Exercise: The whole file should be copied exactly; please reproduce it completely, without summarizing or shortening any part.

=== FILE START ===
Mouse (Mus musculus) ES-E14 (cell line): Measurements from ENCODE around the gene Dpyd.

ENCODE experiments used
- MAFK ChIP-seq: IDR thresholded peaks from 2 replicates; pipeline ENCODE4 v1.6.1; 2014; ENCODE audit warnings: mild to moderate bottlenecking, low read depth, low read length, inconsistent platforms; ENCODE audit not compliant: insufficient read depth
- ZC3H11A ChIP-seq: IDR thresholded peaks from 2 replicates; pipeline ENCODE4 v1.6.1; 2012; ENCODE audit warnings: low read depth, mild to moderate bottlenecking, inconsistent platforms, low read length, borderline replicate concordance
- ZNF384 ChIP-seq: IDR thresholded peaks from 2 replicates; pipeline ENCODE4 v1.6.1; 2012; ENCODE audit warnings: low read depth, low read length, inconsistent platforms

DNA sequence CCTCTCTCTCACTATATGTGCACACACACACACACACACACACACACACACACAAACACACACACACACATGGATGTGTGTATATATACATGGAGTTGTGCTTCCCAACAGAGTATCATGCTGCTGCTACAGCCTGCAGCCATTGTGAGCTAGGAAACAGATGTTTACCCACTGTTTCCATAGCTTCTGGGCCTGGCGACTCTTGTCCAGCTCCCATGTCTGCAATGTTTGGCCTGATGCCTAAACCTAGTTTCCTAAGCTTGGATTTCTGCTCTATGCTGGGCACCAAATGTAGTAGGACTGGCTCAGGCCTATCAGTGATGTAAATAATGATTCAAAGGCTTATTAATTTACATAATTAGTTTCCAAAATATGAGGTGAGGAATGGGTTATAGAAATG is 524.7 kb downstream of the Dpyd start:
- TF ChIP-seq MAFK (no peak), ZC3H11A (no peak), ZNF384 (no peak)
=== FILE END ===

Mouse (Mus musculus) ES-E14 (cell line): Measurements from ENCODE around the gene Dpyd.

ENCODE experiments used
- MAFK ChIP-seq: IDR thresholded peaks from 2 replicates; pipeline ENCODE4 v1.6.1; 2014; ENCODE audit warnings: mild to moderate bottlenecking, low read depth, low read length, inconsistent platforms; ENCODE audit not compliant: insufficient read depth
- ZC3H11A ChIP-seq: IDR thresholded peaks from 2 replicates; pipeline ENCODE4 v1.6.1; 2012; ENCODE audit warnings: low read depth, mild to moderate bottlenecking, inconsistent platforms, low read length, borderline replicate concordance
- ZNF384 ChIP-seq: IDR thresholded peaks from 2 replicates; pipeline ENCODE4 v1.6.1; 2012; ENCODE audit warnings: low read depth, low read length, inconsistent platforms

DNA sequence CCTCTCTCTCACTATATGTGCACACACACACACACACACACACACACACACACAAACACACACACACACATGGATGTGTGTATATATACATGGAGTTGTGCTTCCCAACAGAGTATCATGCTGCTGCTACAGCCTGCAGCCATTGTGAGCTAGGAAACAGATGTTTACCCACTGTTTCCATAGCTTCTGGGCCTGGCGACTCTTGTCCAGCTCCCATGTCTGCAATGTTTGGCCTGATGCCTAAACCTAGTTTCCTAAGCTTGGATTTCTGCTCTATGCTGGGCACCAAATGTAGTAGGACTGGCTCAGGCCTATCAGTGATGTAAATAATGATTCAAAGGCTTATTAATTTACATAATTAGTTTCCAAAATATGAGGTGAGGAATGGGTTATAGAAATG is 524.7 kb downstream of the Dpyd start:
- TF ChIP-seq MAFK (no peak), ZC3H11A (no peak), ZNF384 (no peak)